April 10, 2015

Chris Hicks

Chris Hicks

VICTORY! Montana Will No Longer Take Away Your Driver’s License if You Can’t Pay Back Your Loans

Photo via Flickr
Photo via Flickr

For the more than 40 million student debtors who, on average, owe $30,000, keeping up with bills every month is next to impossible. In fact, new data released by the Department of Education shows that nearly a third of all student debtors with federal student debt are behind on their bills. As we’ve reported in the past, in at least 22 states, it can get even worse, because there are laws on the books to revoke professional and driver’s licenses for people who default on their student debt.

We helped expose these unjust and punitive laws earlier this year, inspiring a flood of media attention and a wave of efforts to repeal them across the country. In Montana, we partnered with the Montana Organizing Project to build momentum around a bill introduced by state representative Moffie Funk and co-sponsored by state representative Daniel Zolnikov that will repeal one of these laws. The bill was able to gain bipartisan support due to our efforts and recently passed both the State House and Senate, and has just been signed by Governor Steve Bullock.

Montana is the first state to officially reverse course and decriminalize student debt, but others have begun to follow its example. For the tens of thousands of student debtors that lose their ability to work and effectively repay their student debt, this is an immediate solution to a problem that never should have existed in the first place.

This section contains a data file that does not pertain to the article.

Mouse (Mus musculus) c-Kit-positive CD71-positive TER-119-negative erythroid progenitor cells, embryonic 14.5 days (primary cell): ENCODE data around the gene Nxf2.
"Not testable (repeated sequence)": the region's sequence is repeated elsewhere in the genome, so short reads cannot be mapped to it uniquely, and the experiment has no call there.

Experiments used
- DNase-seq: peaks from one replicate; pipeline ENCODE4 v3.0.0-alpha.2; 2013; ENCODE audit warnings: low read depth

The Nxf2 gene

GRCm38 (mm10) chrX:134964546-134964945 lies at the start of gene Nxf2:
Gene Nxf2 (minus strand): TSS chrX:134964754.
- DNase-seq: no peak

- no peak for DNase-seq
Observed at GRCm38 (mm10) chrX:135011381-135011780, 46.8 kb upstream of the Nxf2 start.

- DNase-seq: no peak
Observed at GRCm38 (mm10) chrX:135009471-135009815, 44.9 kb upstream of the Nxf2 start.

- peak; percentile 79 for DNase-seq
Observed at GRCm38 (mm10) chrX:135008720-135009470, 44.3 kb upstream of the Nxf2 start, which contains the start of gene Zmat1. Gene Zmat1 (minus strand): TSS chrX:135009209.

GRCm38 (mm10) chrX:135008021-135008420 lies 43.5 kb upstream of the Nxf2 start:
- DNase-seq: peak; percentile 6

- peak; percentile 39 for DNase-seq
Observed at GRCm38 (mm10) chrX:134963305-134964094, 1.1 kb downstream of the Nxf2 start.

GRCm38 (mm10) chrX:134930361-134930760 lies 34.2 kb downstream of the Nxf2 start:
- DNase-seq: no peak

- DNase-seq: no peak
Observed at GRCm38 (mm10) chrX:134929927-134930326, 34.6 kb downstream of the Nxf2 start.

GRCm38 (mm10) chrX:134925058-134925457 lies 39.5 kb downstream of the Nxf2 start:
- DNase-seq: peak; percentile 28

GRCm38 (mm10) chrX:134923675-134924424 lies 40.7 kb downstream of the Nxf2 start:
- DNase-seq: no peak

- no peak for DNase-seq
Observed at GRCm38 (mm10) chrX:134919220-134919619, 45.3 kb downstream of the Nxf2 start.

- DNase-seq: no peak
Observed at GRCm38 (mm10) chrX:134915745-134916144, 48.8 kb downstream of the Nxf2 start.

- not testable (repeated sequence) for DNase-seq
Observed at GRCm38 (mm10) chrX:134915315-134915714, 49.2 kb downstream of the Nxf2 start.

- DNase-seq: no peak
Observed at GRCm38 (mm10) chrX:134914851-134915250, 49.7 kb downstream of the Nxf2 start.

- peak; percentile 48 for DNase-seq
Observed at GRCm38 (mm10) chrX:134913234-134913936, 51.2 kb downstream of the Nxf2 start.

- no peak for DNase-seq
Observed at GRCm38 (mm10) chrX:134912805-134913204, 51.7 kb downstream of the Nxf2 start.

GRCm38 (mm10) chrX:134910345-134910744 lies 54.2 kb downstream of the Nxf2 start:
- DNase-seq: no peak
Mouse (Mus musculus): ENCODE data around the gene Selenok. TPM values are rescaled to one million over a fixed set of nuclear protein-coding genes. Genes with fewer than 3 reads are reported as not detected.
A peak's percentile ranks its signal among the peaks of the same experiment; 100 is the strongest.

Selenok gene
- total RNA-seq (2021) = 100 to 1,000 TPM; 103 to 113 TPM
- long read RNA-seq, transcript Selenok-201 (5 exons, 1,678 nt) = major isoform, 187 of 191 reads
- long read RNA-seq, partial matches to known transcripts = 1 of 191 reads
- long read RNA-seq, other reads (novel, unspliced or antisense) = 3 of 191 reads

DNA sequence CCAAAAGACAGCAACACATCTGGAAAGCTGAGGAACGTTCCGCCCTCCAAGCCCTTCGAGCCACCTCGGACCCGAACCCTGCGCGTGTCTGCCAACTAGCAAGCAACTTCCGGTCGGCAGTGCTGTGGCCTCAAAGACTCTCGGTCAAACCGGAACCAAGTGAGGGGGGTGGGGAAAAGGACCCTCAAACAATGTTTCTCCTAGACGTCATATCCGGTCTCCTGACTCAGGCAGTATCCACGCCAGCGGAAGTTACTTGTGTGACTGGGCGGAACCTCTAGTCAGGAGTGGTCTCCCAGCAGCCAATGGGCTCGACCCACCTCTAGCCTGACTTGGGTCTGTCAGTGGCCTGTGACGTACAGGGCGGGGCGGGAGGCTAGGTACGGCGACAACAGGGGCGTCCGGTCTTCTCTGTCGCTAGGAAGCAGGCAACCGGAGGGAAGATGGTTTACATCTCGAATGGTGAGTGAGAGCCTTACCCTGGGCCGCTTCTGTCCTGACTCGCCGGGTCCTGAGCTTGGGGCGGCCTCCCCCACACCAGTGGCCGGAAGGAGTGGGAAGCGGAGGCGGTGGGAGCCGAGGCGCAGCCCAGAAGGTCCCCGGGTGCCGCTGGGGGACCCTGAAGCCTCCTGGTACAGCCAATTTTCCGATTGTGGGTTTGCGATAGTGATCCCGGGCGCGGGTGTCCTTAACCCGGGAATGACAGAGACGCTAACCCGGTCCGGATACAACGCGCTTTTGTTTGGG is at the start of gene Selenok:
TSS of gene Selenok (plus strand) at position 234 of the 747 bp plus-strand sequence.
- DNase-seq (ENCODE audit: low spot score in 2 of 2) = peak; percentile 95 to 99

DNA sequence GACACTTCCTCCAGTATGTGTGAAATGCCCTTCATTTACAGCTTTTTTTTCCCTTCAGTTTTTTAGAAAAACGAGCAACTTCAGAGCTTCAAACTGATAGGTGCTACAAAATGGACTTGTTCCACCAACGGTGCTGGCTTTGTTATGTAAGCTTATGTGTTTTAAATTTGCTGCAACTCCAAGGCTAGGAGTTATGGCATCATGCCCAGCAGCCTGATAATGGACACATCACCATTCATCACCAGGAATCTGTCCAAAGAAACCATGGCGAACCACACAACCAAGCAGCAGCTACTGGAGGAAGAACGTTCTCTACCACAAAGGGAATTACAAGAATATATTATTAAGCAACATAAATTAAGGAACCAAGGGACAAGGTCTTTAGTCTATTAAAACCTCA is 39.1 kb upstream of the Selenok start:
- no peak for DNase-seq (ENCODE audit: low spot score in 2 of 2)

“You’re making criminals out of people who, for a multitude of reasons, have defaulted on their student loans,” Representative Moffie Funk told Bloomberg. “It’s so punitive and so demeaning.”

Repealing these state laws that criminalize student debt is crucial. Taking away someone’s ability to work or drive doesn’t make it easier to pay off their student debt, but it doesn’t just hurt the debtor. The workers that are being impacted by these laws are often integral members of our communities, keeping hospitals and elementary schools running.

Rather than punishing those struggling to pay off their debt, Jobs With Justice’s Debt-Free Future campaign aims at finding solutions for debtors and putting them on a path toward debt-relief through flexible repayment options and forgiveness programs like income-driven repayment and Public Service Loan Forgiveness. Of the projected 33 million workers eligible for Public Service Loan Forgiveness, only 133,000 workers are currently enrolled in it. Imagine if all of these nurses and teachers who had received letters in the mail saying they were losing their licenses had instead received notices that they could actually have their student debt forgiven. Imagine if the eight million student debtors currently in default and having their wages, social security and tax returns garnished had instead received information about tying their monthly payment to their incomes to make payments affordable.

Montana has taken a huge first step in the process of ending our criminalization and punishment of student debtors. Hopefully the remaining 21 other states with these laws will follow suit.

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